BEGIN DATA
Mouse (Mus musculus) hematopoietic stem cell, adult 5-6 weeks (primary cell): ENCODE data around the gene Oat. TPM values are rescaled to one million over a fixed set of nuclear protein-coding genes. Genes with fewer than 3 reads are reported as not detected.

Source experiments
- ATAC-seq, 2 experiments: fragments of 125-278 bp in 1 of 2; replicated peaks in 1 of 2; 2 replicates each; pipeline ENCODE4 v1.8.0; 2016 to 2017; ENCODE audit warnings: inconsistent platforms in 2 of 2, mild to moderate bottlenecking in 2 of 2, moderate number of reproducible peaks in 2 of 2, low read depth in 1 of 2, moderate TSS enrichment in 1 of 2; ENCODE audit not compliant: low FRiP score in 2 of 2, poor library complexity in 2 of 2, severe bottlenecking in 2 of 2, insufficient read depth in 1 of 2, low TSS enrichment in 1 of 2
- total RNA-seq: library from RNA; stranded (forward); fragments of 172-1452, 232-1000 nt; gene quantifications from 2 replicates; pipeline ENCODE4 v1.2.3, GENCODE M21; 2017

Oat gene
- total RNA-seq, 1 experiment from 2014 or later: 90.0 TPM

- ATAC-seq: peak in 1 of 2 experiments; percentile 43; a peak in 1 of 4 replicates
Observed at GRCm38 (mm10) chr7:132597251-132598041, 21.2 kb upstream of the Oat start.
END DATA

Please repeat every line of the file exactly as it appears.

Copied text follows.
Mouse (Mus musculus) hematopoietic stem cell, adult 5-6 weeks (primary cell): ENCODE data around the gene Oat. TPM values are rescaled to one million over a fixed set of nuclear protein-coding genes. Genes with fewer than 3 reads are reported as not detected.

Source experiments
- ATAC-seq, 2 experiments: fragments of 125-278 bp in 1 of 2; replicated peaks in 1 of 2; 2 replicates each; pipeline ENCODE4 v1.8.0; 2016 to 2017; ENCODE audit warnings: inconsistent platforms in 2 of 2, mild to moderate bottlenecking in 2 of 2, moderate number of reproducible peaks in 2 of 2, low read depth in 1 of 2, moderate TSS enrichment in 1 of 2; ENCODE audit not compliant: low FRiP score in 2 of 2, poor library complexity in 2 of 2, severe bottlenecking in 2 of 2, insufficient read depth in 1 of 2, low TSS enrichment in 1 of 2
- total RNA-seq: library from RNA; stranded (forward); fragments of 172-1452, 232-1000 nt; gene quantifications from 2 replicates; pipeline ENCODE4 v1.2.3, GENCODE M21; 2017

Oat gene
- total RNA-seq, 1 experiment from 2014 or later: 90.0 TPM

- ATAC-seq: peak in 1 of 2 experiments; percentile 43; a peak in 1 of 4 replicates
Observed at GRCm38 (mm10) chr7:132597251-132598041, 21.2 kb upstream of the Oat start.